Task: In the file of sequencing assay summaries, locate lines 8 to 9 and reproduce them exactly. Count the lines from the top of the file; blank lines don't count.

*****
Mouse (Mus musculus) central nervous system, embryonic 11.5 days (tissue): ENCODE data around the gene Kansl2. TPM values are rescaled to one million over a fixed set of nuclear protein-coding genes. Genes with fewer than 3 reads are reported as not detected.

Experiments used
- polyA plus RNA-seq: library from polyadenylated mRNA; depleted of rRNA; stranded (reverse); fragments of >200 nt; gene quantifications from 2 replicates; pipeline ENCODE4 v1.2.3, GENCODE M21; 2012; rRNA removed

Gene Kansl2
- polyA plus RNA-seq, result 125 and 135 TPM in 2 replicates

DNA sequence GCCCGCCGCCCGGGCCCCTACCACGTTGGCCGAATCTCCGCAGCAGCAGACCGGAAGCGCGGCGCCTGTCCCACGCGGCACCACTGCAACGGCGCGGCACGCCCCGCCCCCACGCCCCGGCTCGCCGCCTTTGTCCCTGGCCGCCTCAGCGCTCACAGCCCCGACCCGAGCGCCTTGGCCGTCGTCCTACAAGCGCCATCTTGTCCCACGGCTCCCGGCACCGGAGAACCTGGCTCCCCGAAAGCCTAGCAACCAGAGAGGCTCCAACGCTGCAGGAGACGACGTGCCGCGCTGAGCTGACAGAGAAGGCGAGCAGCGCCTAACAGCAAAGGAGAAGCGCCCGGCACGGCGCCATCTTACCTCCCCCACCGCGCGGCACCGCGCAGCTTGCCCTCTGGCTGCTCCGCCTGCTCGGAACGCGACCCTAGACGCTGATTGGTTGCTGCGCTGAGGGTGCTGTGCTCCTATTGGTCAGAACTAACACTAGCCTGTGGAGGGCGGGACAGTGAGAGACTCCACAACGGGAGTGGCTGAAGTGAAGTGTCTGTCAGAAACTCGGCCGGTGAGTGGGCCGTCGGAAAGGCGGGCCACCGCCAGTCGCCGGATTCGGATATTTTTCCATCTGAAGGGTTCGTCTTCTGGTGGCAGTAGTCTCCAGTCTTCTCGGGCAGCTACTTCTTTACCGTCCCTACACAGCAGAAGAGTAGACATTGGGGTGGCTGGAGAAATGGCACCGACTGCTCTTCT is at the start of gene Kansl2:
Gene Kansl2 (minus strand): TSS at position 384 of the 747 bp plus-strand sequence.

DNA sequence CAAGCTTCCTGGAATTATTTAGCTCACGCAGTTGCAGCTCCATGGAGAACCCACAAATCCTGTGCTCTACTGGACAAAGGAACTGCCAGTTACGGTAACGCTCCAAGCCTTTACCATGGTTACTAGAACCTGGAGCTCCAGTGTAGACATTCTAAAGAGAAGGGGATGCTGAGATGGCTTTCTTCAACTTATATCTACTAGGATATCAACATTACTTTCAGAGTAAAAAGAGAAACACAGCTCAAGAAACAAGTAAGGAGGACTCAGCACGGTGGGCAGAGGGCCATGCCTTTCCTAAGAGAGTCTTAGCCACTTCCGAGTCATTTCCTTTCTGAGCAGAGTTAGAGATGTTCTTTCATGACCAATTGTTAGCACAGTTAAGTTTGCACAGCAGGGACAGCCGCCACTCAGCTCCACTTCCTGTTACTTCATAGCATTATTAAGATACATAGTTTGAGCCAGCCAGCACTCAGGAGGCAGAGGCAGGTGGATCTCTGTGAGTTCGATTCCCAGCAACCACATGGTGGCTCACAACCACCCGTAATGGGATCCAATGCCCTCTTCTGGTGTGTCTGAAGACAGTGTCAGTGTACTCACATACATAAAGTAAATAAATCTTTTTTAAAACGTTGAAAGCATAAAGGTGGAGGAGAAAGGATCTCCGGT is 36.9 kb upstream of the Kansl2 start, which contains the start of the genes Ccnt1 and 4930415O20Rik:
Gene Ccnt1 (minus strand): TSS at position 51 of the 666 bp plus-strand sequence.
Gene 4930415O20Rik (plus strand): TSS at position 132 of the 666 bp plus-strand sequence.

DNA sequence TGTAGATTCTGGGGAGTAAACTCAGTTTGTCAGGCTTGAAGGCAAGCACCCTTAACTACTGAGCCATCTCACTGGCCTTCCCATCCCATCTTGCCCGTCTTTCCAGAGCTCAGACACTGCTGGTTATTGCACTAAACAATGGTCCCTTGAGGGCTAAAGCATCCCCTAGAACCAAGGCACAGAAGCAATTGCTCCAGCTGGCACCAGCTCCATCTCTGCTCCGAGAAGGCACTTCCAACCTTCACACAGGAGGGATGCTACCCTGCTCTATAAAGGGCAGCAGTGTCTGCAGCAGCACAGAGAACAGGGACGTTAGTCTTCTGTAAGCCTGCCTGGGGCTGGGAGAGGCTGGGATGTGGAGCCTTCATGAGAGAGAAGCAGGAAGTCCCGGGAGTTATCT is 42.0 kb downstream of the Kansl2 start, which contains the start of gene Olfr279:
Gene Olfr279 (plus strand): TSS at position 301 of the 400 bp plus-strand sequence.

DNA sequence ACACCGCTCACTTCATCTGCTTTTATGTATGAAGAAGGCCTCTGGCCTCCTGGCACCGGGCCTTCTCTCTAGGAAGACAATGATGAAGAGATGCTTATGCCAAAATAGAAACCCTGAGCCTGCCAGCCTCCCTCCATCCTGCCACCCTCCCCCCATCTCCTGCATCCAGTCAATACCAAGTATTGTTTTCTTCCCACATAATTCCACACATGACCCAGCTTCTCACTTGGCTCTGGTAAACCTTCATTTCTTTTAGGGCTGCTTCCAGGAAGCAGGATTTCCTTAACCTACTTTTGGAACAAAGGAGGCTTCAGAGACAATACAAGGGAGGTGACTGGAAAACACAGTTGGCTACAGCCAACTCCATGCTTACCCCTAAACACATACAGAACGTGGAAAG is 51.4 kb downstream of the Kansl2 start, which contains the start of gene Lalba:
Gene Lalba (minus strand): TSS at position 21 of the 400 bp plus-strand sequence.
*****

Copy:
DNA sequence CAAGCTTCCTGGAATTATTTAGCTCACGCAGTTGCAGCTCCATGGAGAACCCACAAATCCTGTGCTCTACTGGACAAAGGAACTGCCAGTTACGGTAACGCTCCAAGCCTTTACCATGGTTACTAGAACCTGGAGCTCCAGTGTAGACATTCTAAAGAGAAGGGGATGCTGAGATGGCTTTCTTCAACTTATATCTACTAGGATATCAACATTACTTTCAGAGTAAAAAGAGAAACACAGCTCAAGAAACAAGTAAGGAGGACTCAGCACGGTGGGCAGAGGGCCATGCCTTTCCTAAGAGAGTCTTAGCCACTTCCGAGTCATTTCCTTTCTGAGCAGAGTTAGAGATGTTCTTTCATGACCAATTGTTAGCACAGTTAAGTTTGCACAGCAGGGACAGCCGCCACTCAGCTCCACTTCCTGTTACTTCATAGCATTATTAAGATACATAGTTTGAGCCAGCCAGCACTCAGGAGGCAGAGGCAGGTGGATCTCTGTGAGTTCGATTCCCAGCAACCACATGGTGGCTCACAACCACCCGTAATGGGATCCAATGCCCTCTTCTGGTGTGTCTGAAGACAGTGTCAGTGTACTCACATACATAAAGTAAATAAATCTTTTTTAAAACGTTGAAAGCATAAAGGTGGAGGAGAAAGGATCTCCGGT is 36.9 kb upstream of the Kansl2 start, which contains the start of the genes Ccnt1 and 4930415O20Rik:
Gene Ccnt1 (minus strand): TSS at position 51 of the 666 bp plus-strand sequence.